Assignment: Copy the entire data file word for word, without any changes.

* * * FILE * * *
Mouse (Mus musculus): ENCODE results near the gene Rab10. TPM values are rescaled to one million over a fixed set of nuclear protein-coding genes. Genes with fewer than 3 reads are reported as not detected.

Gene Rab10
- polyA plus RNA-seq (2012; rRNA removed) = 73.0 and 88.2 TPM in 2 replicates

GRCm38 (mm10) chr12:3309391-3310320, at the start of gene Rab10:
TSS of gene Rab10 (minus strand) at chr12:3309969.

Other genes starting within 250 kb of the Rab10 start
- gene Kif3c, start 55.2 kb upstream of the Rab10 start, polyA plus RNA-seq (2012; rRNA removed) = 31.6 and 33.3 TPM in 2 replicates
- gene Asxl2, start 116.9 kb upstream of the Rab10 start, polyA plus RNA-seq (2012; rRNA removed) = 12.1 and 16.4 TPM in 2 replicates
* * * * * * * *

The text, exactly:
Mouse (Mus musculus): ENCODE results near the gene Rab10. TPM values are rescaled to one million over a fixed set of nuclear protein-coding genes. Genes with fewer than 3 reads are reported as not detected.

Gene Rab10
- polyA plus RNA-seq (2012; rRNA removed) = 73.0 and 88.2 TPM in 2 replicates

GRCm38 (mm10) chr12:3309391-3310320, at the start of gene Rab10:
TSS of gene Rab10 (minus strand) at chr12:3309969.

Other genes starting within 250 kb of the Rab10 start
- gene Kif3c, start 55.2 kb upstream of the Rab10 start, polyA plus RNA-seq (2012; rRNA removed) = 31.6 and 33.3 TPM in 2 replicates
- gene Asxl2, start 116.9 kb upstream of the Rab10 start, polyA plus RNA-seq (2012; rRNA removed) = 12.1 and 16.4 TPM in 2 replicates